The skull should be fairly long, slightly domed at occiput, with cranium broad and full. Ears--Ears set on moderately low, long, reaching when drawn out nearly, if not quite, to the end of the nose; fine in texture, fairly broad-with almost entire absence of erectile power-setting close to the head, with the forward edge slightly inturning to the cheek--rounded at tip. Eyes--Eyes large, set well apart-soft and houndlike--expression gentle and pleading; of a brown or hazel color. Muzzle--Muzzle of medium length-straight and square--cut--the stop moderately defined. Jaws--Level. Lips free from flews; nostrils large and open. Defects--A very flat skull, narrow across the top; excess of dome, eyes small, sharp and terrierlike, or prominent and protruding; muzzle long, snipy or cut away decidedly below the eyes, or very short. Roman-nosed, or upturned, giving a dish-face expression. Ears short, set on high or with a tendency to rise above the point of origin.

Neck, Topline, Body

Neck and Throat--Neck rising free and light from the shoulders strong in substance yet not loaded, of medium length. The throat clean and free from folds of skin; a slight wrinkle below the angle of the jaw, however, may be allowable. Defects--A thick, short, cloddy neck carried on a line with the top of the shoulders. Throat showing dewlap and folds of skin to a degree termed "throatiness."

Shoulders and Chest

Shoulders sloping--clean, muscular, not heavy or loaded--conveying the idea of freedom of action with activity and strength. Chest deep and broad, but not broad enough to interfere with the free play of the shoulders. Defects--Straight, upright shoulders. Chest disproportionately wide or with lack of depth.

Back, Loin and Ribs

Back short, muscular and strong. Loin broad and slightly arched, and the ribs well sprung, giving abundance of lung room. Defects--Very long or swayed or roached back. Flat, narrow loin. Flat ribs.

Tail---Set moderately high; carried gaily, but not turned forward over the back; with slight curve; short as compared with size of the hound; with brush. Defects--A long tail. Teapot curve or inclined forward from the root. Rat tail with absence of brush.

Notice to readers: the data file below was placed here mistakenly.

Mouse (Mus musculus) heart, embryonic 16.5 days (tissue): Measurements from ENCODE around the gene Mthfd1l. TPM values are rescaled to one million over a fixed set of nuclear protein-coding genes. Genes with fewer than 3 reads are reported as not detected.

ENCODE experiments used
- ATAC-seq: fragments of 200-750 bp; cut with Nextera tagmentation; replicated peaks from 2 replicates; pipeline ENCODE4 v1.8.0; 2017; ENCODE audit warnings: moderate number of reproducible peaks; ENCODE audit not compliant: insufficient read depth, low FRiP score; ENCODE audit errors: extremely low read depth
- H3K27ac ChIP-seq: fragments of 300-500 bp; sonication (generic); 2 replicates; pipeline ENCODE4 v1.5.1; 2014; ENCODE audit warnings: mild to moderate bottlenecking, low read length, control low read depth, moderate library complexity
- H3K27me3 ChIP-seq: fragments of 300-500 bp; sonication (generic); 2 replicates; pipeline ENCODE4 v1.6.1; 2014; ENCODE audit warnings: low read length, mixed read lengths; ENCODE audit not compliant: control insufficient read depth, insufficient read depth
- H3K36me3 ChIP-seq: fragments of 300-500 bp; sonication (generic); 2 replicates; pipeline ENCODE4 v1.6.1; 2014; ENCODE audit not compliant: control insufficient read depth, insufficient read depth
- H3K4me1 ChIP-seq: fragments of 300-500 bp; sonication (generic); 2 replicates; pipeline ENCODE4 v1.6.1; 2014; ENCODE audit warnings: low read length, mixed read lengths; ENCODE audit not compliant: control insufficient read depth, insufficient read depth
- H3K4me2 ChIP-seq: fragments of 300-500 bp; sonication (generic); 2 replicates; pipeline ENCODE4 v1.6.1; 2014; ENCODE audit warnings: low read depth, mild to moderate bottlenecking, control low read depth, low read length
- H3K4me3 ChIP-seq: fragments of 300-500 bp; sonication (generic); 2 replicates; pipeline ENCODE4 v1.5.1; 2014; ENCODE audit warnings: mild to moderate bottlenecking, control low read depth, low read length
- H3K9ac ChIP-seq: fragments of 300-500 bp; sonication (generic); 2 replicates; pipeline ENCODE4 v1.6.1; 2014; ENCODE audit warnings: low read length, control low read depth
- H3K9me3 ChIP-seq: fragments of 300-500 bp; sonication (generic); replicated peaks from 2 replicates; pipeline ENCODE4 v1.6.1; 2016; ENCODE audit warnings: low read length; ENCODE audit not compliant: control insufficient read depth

Forequarters

Forelegs--Straight, with plenty of bone in proportion to size of the hound. Pasterns short and straight. Feet--Close, round and firm. Pad full and hard. Defects--Out at elbows. Knees knuckled over forward, or bent backward. Forelegs crooked or Dachshundlike. Feet long, open or spreading.

Hindquarters

Hips and thighs strong and well muscled, giving abundance of propelling power. Stifles strong and well let down. Hocks firm, symmetrical and moderately bent. Feet close and firm. Defects--Cowhocks, or straight hocks. Lack of muscle and propelling power. Open feet.

Coat

A close, hard, hound coat of medium length. Defects--A short, thin coat, or of a soft quality.

Color

Any true hound color.

Disqualifications

Any hound measuring more than 15 inches shall be disqualified.

Did you know?

  • The Beagle name may have originated from several different terms: "be'geule" (French) meaning "gape throat" because of this breed's baying vocalizing, or "beigh" (French), "begele (Old English), or "beag" (Celtic) all meaning "small."
  • President Lyndon Baines Johnson was a fan of and had several Beagles
  • Beagles are famous comic strip characters: Snoopy ("the world's most famous Beagle"), Odie from Garfield, Beegle Beagle from Grape Ape, and Walk Disney's Beagle Boys.

Puppies of Westport
255 Westport Avenue
Norwalk, CT 06851
Phone:  203-222-5400
westportpuppies@yahoo.com